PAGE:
• Scientists who have demonstrated extraordinary or outstanding contributions to the understanding or development of miniaturised systems. This will be judged mainly through their top 1-3 papers and/or an invention documented by patents/or a commercial product. Awards and honorary memberships may also be considered. The awardee is required to give a short lecture at the µTAS Conference in the same year.

Who has won the Pioneers of Miniaturisation Lectureship in the past?

  • The 2014 Pioneers of Miniaturisation Lectureship was awarded to Sangeeta Bhatia, MIT.
  • Further information  on past winners can be found on our webpage.

How do I nominate?

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Lab on a Chip gives prestigious awards at µTAS 2014

The μTAS conference 2014 was held in October, at the Henry B. Gonzalez Convention Center in San Antonio, Texas.

As in previous years, Harp Minhas, Editor of Lab on a Chip, was in attendance at the conference to announce the prestigious Lab on a Chip awards, which include the Pioneers of Miniaturisation Lectureship (supported by Corning Inc), the Widmer Young Researcher Poster Prize, and the Art in Science Award (co-sponsored by NIST).

New to 2014: The μTAS Video Competition, created in partnership with Dolomite Microfluidics and supported by the CBMS (the Chemical and Biological Microsystems Society) was awarded for the first time at this years conference!

Art in Science Award

The Art in Science Award is given each year “to draw attention to the aesthetic value in scientific illustrations while still conveying scientific merit.” This year’s award was presented to David Castro and research group form the King Abdullah University of Science and Technology (KAUST) in Saudi Arabia. More information on the winning photograph can be found on our competition blog.

Left to Right: Darwin Reyes (NIST) Shilpa Sivashankar (KAUST) Harpal Minhas (LOC) and Albert Folch (University of Washington)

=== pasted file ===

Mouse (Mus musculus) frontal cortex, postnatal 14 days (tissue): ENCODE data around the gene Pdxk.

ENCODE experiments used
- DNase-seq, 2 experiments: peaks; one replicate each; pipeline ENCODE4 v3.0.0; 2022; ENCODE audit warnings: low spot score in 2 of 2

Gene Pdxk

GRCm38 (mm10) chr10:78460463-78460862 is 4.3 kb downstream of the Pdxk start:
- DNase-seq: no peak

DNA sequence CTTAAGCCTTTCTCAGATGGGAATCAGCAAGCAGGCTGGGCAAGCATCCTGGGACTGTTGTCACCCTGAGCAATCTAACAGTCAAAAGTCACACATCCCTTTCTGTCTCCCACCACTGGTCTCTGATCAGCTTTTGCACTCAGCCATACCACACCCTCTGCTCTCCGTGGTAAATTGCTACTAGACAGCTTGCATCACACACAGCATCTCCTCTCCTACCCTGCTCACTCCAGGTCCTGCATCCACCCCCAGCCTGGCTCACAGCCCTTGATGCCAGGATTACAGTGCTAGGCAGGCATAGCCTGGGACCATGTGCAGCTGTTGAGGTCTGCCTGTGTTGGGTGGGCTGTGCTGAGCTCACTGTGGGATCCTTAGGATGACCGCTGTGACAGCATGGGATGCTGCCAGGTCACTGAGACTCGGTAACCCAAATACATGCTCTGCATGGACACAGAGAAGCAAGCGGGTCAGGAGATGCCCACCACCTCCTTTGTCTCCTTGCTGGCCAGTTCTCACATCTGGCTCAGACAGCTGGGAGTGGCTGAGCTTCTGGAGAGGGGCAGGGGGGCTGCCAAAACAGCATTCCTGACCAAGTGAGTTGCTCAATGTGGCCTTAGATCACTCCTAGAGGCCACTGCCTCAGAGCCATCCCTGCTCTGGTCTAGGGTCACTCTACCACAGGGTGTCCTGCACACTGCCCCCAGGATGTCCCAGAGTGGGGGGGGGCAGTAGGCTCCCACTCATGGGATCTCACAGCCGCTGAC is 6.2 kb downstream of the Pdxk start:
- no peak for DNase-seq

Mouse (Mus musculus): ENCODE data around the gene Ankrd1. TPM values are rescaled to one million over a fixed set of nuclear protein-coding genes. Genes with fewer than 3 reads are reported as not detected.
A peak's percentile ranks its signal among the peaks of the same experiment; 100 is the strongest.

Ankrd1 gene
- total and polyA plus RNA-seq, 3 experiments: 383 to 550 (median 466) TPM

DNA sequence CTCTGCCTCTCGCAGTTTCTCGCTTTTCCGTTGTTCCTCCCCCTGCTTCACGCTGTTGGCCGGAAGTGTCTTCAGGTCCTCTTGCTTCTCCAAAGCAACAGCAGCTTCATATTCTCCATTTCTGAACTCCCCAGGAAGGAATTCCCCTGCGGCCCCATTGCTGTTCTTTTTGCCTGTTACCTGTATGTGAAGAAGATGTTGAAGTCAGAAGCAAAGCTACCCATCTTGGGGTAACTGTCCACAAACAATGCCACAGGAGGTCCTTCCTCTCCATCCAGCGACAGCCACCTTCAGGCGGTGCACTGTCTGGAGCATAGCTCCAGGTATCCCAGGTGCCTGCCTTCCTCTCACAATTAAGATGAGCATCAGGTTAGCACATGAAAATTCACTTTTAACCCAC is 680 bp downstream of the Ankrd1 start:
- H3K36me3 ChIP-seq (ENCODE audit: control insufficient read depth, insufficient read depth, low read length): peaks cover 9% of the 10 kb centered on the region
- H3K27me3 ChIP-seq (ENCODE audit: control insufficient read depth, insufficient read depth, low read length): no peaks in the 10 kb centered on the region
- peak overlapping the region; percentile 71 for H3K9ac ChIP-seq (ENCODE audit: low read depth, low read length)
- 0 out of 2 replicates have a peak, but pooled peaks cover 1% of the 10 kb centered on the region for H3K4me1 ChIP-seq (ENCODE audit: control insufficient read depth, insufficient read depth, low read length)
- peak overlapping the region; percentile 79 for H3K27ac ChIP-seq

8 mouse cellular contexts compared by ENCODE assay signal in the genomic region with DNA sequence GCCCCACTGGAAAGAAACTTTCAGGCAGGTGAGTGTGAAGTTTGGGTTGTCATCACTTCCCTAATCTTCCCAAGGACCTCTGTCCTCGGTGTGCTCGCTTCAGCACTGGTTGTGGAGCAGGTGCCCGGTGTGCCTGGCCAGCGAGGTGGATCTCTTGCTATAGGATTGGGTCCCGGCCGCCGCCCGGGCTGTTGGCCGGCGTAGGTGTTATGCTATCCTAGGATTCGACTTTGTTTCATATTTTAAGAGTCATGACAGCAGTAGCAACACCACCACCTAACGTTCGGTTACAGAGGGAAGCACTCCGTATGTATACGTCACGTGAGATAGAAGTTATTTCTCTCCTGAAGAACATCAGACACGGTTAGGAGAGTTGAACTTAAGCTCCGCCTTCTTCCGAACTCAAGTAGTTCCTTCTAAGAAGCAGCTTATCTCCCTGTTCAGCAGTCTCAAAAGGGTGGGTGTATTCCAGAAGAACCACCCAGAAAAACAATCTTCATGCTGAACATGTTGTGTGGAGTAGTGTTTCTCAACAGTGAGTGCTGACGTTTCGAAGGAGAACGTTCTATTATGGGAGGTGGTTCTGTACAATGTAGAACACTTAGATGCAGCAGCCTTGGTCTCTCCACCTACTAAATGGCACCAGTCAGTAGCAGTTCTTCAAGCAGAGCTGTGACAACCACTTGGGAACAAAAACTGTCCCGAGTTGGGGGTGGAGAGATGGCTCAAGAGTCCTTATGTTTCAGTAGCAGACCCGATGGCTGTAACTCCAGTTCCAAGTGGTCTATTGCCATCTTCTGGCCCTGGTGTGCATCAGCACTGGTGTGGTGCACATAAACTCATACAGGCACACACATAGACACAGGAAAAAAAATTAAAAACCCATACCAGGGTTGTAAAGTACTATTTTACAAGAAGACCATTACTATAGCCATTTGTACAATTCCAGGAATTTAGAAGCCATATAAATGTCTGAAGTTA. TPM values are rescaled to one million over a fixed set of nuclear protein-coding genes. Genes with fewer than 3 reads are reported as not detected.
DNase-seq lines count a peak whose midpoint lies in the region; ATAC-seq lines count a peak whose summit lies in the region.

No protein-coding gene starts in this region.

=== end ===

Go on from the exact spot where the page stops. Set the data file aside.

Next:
Pioneers of Miniaturisation Lectureship

The Pioneers of Miniaturisation Lectureship recognises early-mid career scientists who demonstrate outstanding achievements and significant contributions to the understanding and advancement of micro- and nano-scale science. This year, the Lectureship was awarded to Sangeeta Bhatia, Massachusetts Institutes of Technology.  Dr Bhatia received a certificate$5000 and gave a short lecture at the conference. You can find out more about Dr Bhatia on our winners blog.

Left to Right: Harpal Minhas (LOC) Sangeeta Bhatia (winner) and Ed Fewkes (Corning Inc.)

Video Competitions

New to 2014 and created in partnership with Dolomite Microfluidics and supported by the CBMS (the Chemical and Biological Microsystems Society) the video competiton was awarded to Tijmen Hageman and colleagues. Prior to the conference, μTAS participants were invited to submit short, scientifically or educationally focused videos. The winning group, a collaboration of researchers from the University of Twente and the Korean Institute of Science and Technology produced a video demonstrating that bacteria can be manipulated by a magnetic field by using magnets to teach bacteria to line dance. The full video can be viewed on our competition blog.

Left to Right: Harpal Minhas (LOC) Tijmen Hageman (winner) and Omar Jina (Dolomite Microfluidics)

Please join us at Lab on a Chip in congratulating all of our prize winners! We look forward to seeing you at μTAS 2015 in Gyeongju, Korea.